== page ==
One of the most common questions that I get from NRI is – what will happen to my NRE FD after return to India?
This question is on top of his mind because most NRIs locked their savings in long-term NRE FDs & they are giving high interest which is tax-free in India.
You can also get RNOR Guide from this post – important in the case of NRE FDs.
As an NRI, you can invest your money in fixed deposits in NRO, NRE and/or FCNR accounts. The interest rate on these accounts may be different from the interest rate on resident FDs. Here is a comparison of interest rates on Non-resident FDs of some banks –
|Type of FD in Bank|
(Sum less than Rs. 5 crores)
|Interest Rate on NRE or NRO FDs||Interest Rate on FCNR FDs (US Dollars)|
|1 year FD in ICICI Bank||6.75% per annum||3.66% per annum|
|1 year FD in HDFC Bank||7.25% per annum||3.37% per annum|
|1 year FD in SBI||6.70% per annum||3.41% per annum|
It is good to park money in NRE or FCNR fixed deposits –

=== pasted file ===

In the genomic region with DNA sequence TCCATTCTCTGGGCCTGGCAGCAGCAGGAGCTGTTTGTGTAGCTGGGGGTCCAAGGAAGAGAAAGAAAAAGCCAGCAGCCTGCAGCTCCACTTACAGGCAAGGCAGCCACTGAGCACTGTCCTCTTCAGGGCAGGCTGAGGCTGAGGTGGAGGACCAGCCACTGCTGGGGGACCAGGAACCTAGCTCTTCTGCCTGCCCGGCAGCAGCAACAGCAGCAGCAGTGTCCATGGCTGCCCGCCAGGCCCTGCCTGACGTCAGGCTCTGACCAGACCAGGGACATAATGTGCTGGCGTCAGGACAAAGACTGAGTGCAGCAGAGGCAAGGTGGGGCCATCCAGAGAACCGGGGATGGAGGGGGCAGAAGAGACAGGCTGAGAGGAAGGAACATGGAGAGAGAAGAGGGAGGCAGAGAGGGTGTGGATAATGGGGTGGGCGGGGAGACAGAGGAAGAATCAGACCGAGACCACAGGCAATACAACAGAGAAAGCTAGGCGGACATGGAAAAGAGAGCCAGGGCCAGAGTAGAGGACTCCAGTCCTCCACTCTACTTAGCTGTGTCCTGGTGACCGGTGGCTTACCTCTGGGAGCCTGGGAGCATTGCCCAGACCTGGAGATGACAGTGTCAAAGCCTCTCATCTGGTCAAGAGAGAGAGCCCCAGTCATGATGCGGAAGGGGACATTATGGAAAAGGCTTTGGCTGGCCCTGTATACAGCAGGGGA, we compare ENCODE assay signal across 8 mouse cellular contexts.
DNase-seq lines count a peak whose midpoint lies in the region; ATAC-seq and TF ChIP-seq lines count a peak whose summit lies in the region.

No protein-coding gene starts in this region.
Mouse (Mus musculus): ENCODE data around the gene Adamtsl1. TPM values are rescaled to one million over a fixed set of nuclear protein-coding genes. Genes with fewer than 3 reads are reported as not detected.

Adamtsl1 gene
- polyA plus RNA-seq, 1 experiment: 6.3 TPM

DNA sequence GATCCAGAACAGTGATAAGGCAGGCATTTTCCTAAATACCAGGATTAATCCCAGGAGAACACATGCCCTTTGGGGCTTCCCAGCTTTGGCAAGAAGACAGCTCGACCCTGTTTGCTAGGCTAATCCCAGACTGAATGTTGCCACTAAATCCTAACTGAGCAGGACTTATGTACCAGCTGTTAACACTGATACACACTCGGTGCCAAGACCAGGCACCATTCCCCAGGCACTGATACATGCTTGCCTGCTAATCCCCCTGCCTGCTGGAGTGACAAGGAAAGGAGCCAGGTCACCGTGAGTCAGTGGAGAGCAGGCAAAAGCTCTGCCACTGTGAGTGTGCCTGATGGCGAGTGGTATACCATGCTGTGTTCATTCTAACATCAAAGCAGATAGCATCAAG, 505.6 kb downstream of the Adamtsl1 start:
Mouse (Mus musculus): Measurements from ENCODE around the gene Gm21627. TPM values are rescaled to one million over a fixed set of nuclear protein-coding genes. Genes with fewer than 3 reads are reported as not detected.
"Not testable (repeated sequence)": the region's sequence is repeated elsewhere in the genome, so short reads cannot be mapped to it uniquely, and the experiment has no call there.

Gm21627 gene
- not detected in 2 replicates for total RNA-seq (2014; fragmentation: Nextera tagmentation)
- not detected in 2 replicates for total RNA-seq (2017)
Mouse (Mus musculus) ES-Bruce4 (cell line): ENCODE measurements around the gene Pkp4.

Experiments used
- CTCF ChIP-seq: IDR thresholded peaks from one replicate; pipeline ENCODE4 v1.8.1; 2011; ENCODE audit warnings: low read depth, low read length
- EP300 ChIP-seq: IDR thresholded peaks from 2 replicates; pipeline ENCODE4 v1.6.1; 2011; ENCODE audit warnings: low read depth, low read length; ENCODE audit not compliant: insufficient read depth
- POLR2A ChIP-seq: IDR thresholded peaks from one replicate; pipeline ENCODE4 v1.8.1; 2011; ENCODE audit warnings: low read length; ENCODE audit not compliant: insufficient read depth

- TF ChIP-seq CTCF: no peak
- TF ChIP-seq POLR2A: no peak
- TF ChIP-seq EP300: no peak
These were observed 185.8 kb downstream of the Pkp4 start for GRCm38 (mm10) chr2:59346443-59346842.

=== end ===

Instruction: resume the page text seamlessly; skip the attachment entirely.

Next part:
- Interest earned on NRE FD is tax-free in India. (can be taxed in the country of residency)
- Movement of funds is easy.
- FCNR accounts are protected from exchange risk.
- Many banks provide loans against FCNR deposits.
- They can be continued in the same state till maturity whether you return to India or not during the FD tenure.
- An NRE FD can’t be open in joint name with an Indian resident, even if that person is a direct family member.
- There is repatriation option on investment through NRE Account.
NRO FDs are not lucrative as –
- Interest is taxable.
- There is no repatriation option on the principal investment or it’s tough.
- Funds that have been originated in India or funds from an NRE account can only be used to open an NRO FD. NRE and FCNR FDs can be opened with funds received abroad as well.
As an NRI, you can make use of NRO FDs for investing money that you have earned in India and/or if you want to open a joint account with an Indian citizen.
Go for an NRE FD is you want to mainly park funds from foreign countries and want the money to be fully repatriable.
NRE FD after return to India